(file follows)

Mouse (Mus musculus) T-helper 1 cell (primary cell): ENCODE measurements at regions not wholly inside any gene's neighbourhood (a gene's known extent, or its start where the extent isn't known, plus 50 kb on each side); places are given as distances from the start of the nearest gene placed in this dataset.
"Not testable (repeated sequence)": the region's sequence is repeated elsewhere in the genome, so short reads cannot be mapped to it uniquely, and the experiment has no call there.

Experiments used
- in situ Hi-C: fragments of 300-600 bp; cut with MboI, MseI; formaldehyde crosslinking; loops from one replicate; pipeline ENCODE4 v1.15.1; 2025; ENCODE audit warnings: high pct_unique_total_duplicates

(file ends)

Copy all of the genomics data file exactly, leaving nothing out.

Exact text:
Mouse (Mus musculus) T-helper 1 cell (primary cell): ENCODE measurements at regions not wholly inside any gene's neighbourhood (a gene's known extent, or its start where the extent isn't known, plus 50 kb on each side); places are given as distances from the start of the nearest gene placed in this dataset.
"Not testable (repeated sequence)": the region's sequence is repeated elsewhere in the genome, so short reads cannot be mapped to it uniquely, and the experiment has no call there.

Experiments used
- in situ Hi-C: fragments of 300-600 bp; cut with MboI, MseI; formaldehyde crosslinking; loops from one replicate; pipeline ENCODE4 v1.15.1; 2025; ENCODE audit warnings: high pct_unique_total_duplicates